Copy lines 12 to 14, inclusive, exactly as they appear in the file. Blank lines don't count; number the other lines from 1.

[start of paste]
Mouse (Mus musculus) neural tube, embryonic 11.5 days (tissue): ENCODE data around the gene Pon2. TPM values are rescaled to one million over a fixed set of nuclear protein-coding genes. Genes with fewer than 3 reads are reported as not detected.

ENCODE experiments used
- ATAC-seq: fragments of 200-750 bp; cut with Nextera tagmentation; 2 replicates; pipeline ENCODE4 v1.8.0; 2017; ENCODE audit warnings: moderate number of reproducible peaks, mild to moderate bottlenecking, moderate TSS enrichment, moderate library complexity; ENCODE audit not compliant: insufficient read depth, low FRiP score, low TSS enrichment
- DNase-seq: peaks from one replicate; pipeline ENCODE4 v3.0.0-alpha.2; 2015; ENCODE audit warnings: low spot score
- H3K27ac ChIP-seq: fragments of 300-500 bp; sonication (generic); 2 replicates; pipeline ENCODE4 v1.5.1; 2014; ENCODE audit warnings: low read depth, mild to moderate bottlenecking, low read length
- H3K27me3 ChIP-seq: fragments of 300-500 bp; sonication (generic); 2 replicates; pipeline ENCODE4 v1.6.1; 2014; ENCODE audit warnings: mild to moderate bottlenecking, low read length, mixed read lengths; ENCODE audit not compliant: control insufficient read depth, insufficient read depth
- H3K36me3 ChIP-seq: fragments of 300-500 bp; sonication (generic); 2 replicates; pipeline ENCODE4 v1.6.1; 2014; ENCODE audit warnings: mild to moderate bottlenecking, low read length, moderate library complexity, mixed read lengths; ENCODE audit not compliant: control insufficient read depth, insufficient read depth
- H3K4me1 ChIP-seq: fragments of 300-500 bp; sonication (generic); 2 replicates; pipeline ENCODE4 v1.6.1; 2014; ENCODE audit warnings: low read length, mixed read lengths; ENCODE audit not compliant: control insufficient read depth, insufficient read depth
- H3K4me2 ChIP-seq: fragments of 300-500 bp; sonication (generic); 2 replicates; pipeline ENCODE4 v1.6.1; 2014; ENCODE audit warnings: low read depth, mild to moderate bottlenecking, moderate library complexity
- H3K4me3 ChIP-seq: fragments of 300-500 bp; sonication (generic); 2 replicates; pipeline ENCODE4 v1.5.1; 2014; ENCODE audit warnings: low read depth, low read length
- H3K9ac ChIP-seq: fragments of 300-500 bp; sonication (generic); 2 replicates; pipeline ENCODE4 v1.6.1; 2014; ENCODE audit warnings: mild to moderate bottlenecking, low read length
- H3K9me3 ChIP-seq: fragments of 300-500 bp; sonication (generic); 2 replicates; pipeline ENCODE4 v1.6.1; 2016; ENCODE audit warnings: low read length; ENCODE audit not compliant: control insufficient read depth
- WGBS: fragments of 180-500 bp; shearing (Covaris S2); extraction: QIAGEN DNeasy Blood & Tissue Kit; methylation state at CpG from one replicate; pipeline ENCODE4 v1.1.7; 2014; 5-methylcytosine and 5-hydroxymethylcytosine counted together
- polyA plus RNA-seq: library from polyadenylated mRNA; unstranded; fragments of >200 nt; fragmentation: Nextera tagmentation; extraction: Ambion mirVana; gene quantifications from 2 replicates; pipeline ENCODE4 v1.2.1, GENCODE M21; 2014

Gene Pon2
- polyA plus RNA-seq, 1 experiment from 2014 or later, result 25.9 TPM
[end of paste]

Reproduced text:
- H3K9me3 ChIP-seq: fragments of 300-500 bp; sonication (generic); 2 replicates; pipeline ENCODE4 v1.6.1; 2016; ENCODE audit warnings: low read length; ENCODE audit not compliant: control insufficient read depth
- WGBS: fragments of 180-500 bp; shearing (Covaris S2); extraction: QIAGEN DNeasy Blood & Tissue Kit; methylation state at CpG from one replicate; pipeline ENCODE4 v1.1.7; 2014; 5-methylcytosine and 5-hydroxymethylcytosine counted together
- polyA plus RNA-seq: library from polyadenylated mRNA; unstranded; fragments of >200 nt; fragmentation: Nextera tagmentation; extraction: Ambion mirVana; gene quantifications from 2 replicates; pipeline ENCODE4 v1.2.1, GENCODE M21; 2014